Ben Owens spent 20 years working as an engineer. During that time, he increasingly had a hard time filling jobs with properly skilled workers -- so he chose to walk away from that career because he wanted to do something about it.
“When I was an engineer, I had a hard time finding graduates with skills that enabled them to collaborate, problem solve, communicate well and think outside of the box -- as cliché as that sounds,” said Owens, who now teaches high school physics and math in Cherokee County.
You’ve heard this before. There is a literacy crisis across North Carolina. Many of our youngest students enter school not ready for kindergarten and once behind, many of these children often stay behind. You may also know our schools are making strides, but are hampered by fewer resources and a divided political environment.
I’ve been to my last Durham Bulls game. They don’t play real baseball, just a facsimile of it.
As a self-employed woman in the process of starting a family, I have been personally affected by the Affordable Care Act. When I left the comfort of a large university-affiliated hospital system in 2013 to start my own psychiatry practice, I was excited to set out on my own. But that enthusiasm was short lived when I realized the full cost of paying for my own health insurance.
It can be difficult to eat healthy on a tight budget. Several organizations in Durham, including both of the city's farmers' markets, have found creative ways to make it more affordable to get local, healthy foods.
This piece should have run last week.
But putting it off seemed easier.
Such rationalization for procrastination may sound lame, but ask the scientists: It's in our DNA.
Despite early setbacks, millions of people have now enrolled in private insurance plans that meet new standards set by the Affordable Care Act. All of these policies must now cover a broad set of benefits including prescription drugs, mental health treatment, and hospital stays.
More than 180 people -- parents, teachers, principals, students and corporate volunteers and community leaders -- recently filled Bay 7 of the American Tobacco Campus to hear about a project that surely ranks as one of the best-kept secrets in Durham Public Schools.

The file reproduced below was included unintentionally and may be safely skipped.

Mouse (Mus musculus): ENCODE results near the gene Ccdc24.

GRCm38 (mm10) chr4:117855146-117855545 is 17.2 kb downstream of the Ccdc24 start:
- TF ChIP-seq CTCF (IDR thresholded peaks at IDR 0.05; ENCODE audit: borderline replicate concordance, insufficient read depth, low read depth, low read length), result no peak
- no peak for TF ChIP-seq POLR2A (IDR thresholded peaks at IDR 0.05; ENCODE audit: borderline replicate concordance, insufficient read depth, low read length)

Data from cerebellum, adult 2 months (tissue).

When I learned that the man accused of shooting innocent bystanders Sunday at a Jewish community center and Jewish retirement home in Kansas City was a former Klansman named Glenn Miller, I shuddered.
Strange bedfellows – two words that may come to mind when considering the growing opposition movement to the Common Core State Standards (CCSS) that is taking place not only in North Carolina, but also across the nation.
"She slumped in her chair with her head down the first time she came to El Futuro. She felt sad, worried, and didn't know who to trust. The obsessive thoughts and ritualistic behaviors caused her not to eat and not to sleep...."
I read this story on a thank-you card I received from El Futuro a few years ago. It was part of the 'Hands Project'—a series of photos that capture images of the hands of individuals and families who had came to El Futuro for help.
In 1963, Congress passed the Equal Pay Act making equal pay for equal work the rule of law. Yet 51 years later, pay discrimination continues to shortchange working North Carolina women and their families.
Nude pantyhose don’t look good on me. That’s because they are not made for me.
Every woman of color knows that she has to dig through the department store shelf in the hopes of finding hosiery that matches her skin shade. And by doing so, we accept that we are not the norm, not the default.
I do not have children. I have lived in Durham for more than two decades and I run a small private equity firm here. I have been married for 10 years. My wife has devoted her professional life to early childhood education, and I have recently taken on the role of vice-chair of the board of directors of Durham’s Partnership for Children, our community’s Smart Start Initiative. So how did a business owner without kids end up being so invested in issues surrounding the education of young children?
Getting mental health care to the rural areas of North Carolina has never been easy. Twenty-eight counties across the state still do not have a psychiatrist. This work force shortage is real, and it has a real impact on the lives of those needing mental health treatment in places that are far away.